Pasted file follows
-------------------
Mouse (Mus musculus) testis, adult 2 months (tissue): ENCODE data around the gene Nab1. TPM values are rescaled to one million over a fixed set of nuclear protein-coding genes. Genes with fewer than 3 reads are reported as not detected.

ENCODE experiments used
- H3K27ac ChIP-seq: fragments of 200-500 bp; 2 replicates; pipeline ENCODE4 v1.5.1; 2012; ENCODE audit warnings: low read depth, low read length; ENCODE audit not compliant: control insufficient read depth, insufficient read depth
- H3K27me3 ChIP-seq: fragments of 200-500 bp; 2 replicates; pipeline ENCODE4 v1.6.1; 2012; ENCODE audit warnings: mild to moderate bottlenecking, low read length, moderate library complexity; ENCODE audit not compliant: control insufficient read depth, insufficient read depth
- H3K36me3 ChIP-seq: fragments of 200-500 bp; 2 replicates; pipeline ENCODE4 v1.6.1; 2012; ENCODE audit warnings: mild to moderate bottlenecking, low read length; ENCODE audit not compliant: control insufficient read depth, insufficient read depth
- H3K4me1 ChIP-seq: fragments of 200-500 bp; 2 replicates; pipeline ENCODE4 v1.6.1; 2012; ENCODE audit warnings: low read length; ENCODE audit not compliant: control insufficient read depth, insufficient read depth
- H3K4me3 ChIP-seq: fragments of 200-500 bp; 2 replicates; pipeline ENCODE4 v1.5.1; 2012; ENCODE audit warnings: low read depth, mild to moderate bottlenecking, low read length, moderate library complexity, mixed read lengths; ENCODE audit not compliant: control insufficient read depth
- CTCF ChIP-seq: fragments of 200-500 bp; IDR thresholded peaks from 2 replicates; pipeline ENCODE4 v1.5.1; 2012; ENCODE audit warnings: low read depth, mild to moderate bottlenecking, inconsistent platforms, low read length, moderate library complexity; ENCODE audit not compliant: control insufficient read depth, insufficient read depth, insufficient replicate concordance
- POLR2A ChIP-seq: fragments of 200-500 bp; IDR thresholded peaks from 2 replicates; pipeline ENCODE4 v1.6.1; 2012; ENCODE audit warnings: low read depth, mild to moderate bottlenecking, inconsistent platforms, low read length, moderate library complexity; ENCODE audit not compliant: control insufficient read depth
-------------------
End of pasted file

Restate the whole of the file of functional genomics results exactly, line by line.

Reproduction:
Mouse (Mus musculus) testis, adult 2 months (tissue): ENCODE data around the gene Nab1. TPM values are rescaled to one million over a fixed set of nuclear protein-coding genes. Genes with fewer than 3 reads are reported as not detected.

ENCODE experiments used
- H3K27ac ChIP-seq: fragments of 200-500 bp; 2 replicates; pipeline ENCODE4 v1.5.1; 2012; ENCODE audit warnings: low read depth, low read length; ENCODE audit not compliant: control insufficient read depth, insufficient read depth
- H3K27me3 ChIP-seq: fragments of 200-500 bp; 2 replicates; pipeline ENCODE4 v1.6.1; 2012; ENCODE audit warnings: mild to moderate bottlenecking, low read length, moderate library complexity; ENCODE audit not compliant: control insufficient read depth, insufficient read depth
- H3K36me3 ChIP-seq: fragments of 200-500 bp; 2 replicates; pipeline ENCODE4 v1.6.1; 2012; ENCODE audit warnings: mild to moderate bottlenecking, low read length; ENCODE audit not compliant: control insufficient read depth, insufficient read depth
- H3K4me1 ChIP-seq: fragments of 200-500 bp; 2 replicates; pipeline ENCODE4 v1.6.1; 2012; ENCODE audit warnings: low read length; ENCODE audit not compliant: control insufficient read depth, insufficient read depth
- H3K4me3 ChIP-seq: fragments of 200-500 bp; 2 replicates; pipeline ENCODE4 v1.5.1; 2012; ENCODE audit warnings: low read depth, mild to moderate bottlenecking, low read length, moderate library complexity, mixed read lengths; ENCODE audit not compliant: control insufficient read depth
- CTCF ChIP-seq: fragments of 200-500 bp; IDR thresholded peaks from 2 replicates; pipeline ENCODE4 v1.5.1; 2012; ENCODE audit warnings: low read depth, mild to moderate bottlenecking, inconsistent platforms, low read length, moderate library complexity; ENCODE audit not compliant: control insufficient read depth, insufficient read depth, insufficient replicate concordance
- POLR2A ChIP-seq: fragments of 200-500 bp; IDR thresholded peaks from 2 replicates; pipeline ENCODE4 v1.6.1; 2012; ENCODE audit warnings: low read depth, mild to moderate bottlenecking, inconsistent platforms, low read length, moderate library complexity; ENCODE audit not compliant: control insufficient read depth